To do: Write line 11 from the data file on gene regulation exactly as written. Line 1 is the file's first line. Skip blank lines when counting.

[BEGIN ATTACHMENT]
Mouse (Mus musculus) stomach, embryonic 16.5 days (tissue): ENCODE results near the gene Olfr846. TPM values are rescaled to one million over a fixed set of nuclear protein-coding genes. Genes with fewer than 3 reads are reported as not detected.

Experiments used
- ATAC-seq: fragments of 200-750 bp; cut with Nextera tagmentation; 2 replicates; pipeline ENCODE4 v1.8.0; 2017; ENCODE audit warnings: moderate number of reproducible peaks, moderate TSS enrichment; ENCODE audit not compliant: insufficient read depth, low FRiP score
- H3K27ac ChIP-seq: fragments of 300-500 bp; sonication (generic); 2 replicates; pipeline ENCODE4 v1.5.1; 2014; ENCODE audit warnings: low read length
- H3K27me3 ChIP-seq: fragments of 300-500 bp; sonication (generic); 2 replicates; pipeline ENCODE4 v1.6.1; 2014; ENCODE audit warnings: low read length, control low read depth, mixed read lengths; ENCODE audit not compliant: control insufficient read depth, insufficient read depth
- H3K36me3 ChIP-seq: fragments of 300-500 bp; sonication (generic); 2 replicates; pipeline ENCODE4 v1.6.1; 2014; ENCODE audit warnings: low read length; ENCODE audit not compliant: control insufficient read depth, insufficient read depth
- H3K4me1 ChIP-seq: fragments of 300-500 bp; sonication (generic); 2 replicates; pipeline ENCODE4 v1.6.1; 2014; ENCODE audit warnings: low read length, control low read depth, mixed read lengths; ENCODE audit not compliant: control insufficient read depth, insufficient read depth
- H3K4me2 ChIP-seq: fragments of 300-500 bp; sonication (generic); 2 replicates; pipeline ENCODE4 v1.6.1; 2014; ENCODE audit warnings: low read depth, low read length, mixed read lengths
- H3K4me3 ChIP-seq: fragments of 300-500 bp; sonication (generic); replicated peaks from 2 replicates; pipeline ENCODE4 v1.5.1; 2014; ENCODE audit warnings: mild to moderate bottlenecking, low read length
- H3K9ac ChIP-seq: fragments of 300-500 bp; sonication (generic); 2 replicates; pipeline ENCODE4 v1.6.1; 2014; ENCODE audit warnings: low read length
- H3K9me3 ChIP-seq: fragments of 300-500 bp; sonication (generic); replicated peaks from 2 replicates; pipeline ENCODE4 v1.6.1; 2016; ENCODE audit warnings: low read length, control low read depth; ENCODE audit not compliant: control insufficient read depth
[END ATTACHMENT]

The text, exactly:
- H3K9me3 ChIP-seq: fragments of 300-500 bp; sonication (generic); replicated peaks from 2 replicates; pipeline ENCODE4 v1.6.1; 2016; ENCODE audit warnings: low read length, control low read depth; ENCODE audit not compliant: control insufficient read depth